Digital cinema has overtaken film a lot sooner than many people might have predicted before Avatar was released, but it was probably inevitable. At latest count almost two-thirds of all domestic screens used digital projectors by the beginning of the year. That’s 25,570 screens out of a total 39,641 or 64.5%, according to the National Association of Theatre Owners. Roughly half — 12,620 — of those digital screens were equipped to show movies in 3D and 244 of those were IMAX installations. The total of individual theaters was almost 5,800, and 3,028 of those were partly or completely digital. And counting. Back in mid-2009 as James Cameron was preparing to unleash Avatar on the moviegoing public in December, only a few more than 1,600 screens in the US were equipped for digital 3D as of July out of a total of some 38,000 indoor screens at roughly 5,400 locations. By the time Avatar opened there were roughly 3,000 3D digital screens. In little more than two years, the number of 3D screens has quadrupled — propelled at least initially by Avatar’s success.
Globally, digital projection was predicted to overtake film early in 2012 — if it hasn’t already — and by the end of the year 63% of all cinema screens around the world will be digital, according to IHS Screen Digest Cinema Intelligence Service. By 2015 IHS predicts that 35mm theatrical film will amount to a niche format with just 17% of global movie screens. Art houses and independent theaters will struggle to cope with the cost of conversion. According to NATO, Canada has 1,848 digital screens, and the rest of the world has 38,874. That makes a global total of 66,292 digital screens. Texas Instruments, which licenses DLP technology used in most digital cinema projectors, in early December boasted installation of more than 51,000 DLP branded digital screens worldwide — nearly double the previous year. Slightly more aggressive than IHS Screen Digest, the company predicts a full global transition to digital by the end of 2015. Conversion to digital has accelerated in Europe, China, Russia, Latin America, India, Africa, Australia and the Asia Pacific region.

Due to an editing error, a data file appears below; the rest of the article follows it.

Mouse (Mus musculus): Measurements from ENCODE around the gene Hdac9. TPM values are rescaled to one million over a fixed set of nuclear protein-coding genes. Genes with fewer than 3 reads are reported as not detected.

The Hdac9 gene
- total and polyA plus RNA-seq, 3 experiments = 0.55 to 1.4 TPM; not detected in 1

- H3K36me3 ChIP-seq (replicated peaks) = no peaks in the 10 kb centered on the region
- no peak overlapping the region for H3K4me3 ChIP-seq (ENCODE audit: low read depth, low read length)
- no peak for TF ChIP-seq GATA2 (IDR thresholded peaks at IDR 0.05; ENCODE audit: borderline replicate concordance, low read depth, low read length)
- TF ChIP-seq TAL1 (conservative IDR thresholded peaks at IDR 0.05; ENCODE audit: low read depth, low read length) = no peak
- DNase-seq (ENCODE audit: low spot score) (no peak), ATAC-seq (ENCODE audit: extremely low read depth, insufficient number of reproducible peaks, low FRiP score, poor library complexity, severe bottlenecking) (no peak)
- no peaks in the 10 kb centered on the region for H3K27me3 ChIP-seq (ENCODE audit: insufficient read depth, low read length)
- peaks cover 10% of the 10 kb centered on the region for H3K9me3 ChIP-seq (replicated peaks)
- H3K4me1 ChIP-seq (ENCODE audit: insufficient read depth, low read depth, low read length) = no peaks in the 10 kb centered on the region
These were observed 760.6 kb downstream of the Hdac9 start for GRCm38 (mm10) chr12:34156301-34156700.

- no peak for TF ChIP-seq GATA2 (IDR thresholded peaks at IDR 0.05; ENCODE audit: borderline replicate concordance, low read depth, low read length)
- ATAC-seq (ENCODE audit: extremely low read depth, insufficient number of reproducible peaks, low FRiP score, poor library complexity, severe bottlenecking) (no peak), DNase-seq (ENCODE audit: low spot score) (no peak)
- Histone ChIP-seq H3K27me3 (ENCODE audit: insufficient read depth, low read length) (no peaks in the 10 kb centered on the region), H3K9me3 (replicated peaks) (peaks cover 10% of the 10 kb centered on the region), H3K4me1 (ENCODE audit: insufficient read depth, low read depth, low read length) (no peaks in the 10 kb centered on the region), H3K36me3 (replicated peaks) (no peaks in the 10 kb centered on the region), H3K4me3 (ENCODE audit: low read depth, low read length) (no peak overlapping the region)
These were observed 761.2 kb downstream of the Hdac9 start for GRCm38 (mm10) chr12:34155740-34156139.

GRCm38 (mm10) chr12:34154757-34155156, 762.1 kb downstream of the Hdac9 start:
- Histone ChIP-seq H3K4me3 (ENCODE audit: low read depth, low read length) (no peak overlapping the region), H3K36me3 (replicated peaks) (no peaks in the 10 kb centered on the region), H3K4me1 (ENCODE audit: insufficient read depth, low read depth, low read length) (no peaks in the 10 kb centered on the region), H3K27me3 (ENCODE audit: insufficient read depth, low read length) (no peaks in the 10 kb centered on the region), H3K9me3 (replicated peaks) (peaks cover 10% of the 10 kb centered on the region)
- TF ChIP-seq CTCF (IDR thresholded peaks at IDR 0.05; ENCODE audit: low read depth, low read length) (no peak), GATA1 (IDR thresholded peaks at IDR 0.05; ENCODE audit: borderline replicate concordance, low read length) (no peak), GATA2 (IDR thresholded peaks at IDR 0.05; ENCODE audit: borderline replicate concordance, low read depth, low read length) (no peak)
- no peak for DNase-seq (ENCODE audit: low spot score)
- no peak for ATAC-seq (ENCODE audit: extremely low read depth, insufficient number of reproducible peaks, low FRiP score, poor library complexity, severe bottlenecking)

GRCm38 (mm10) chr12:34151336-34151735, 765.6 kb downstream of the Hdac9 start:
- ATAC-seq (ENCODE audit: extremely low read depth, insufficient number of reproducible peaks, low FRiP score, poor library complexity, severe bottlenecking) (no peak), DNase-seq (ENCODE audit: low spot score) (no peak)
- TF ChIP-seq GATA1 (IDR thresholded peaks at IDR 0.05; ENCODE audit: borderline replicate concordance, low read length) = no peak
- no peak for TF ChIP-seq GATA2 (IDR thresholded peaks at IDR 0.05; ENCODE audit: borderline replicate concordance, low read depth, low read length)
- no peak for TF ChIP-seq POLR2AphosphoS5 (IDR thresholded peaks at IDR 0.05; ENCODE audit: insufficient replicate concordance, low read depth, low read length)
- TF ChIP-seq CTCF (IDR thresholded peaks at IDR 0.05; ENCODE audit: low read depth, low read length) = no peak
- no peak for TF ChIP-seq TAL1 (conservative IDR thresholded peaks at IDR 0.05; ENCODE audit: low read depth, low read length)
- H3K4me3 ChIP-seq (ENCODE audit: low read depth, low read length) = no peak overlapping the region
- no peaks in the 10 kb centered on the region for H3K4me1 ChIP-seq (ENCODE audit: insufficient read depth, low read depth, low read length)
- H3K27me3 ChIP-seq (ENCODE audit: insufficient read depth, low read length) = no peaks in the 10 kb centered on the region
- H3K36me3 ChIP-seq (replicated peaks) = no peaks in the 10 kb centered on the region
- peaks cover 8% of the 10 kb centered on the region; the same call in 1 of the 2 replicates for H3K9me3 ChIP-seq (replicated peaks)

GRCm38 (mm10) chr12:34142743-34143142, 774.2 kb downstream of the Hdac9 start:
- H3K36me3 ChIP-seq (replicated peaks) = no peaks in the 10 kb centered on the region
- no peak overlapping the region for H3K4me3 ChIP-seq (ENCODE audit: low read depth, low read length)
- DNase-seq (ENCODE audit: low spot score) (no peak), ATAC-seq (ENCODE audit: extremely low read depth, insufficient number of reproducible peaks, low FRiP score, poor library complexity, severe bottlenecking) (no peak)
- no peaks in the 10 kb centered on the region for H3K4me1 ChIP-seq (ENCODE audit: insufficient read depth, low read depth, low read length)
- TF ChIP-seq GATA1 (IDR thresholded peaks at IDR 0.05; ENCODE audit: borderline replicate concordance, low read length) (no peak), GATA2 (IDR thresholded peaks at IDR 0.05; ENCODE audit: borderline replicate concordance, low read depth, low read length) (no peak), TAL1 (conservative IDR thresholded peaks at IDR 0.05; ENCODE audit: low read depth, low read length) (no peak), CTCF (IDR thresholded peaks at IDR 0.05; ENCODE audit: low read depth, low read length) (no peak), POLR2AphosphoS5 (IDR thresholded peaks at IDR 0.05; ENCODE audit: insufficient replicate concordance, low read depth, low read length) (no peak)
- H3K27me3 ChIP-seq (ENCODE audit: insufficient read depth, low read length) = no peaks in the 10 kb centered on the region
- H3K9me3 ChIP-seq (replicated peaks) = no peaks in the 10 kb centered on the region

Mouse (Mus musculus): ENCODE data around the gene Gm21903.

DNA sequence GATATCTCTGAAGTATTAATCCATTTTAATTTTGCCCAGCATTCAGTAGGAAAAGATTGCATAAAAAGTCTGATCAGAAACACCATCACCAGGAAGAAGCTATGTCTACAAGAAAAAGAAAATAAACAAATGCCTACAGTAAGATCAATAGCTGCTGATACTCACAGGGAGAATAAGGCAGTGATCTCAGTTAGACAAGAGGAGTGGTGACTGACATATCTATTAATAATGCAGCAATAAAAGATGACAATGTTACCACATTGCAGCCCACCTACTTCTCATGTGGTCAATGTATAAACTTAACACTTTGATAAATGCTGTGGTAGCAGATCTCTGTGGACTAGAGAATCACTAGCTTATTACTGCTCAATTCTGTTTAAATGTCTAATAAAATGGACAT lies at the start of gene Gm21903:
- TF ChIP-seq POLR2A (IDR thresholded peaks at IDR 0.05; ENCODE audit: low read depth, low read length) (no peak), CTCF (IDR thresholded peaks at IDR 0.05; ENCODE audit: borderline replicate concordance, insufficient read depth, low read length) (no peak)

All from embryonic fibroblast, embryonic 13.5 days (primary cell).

Dolby Laboratories has hired Doug Darrow to be SVP of the company’s cinema business, charged with developing and executing strategies to build Dolby’s leading cinema technology platforms. Darrow spent 24 years at Texas Instruments, where he most recently oversaw the development and marketing of DLP Cinema. There, he helped spearhead the exhibition industry’s transition to digital presentation and distribution with the deployment of digital cinema projectors and 3D d-cinema presentation, including on the first d-cinema release of Star Wars: Episode I — The Phantom Menace. He most recently was president and CEO of start-up Laser Light Engines, which is developing laser-illumination systems for high-brightness projectors. “Doug is a strong leader with a distinguished track record, and his broad experience makes him uniquely suited to realize the full potential of Dolby’s cinema business,” said Dolby EVP Sales and Marketing Ramzi Haidamus, to whom Darrow will report. “His vision supported the growth and adoption of digital cinema, one of the industry’s most important and successful transitions.”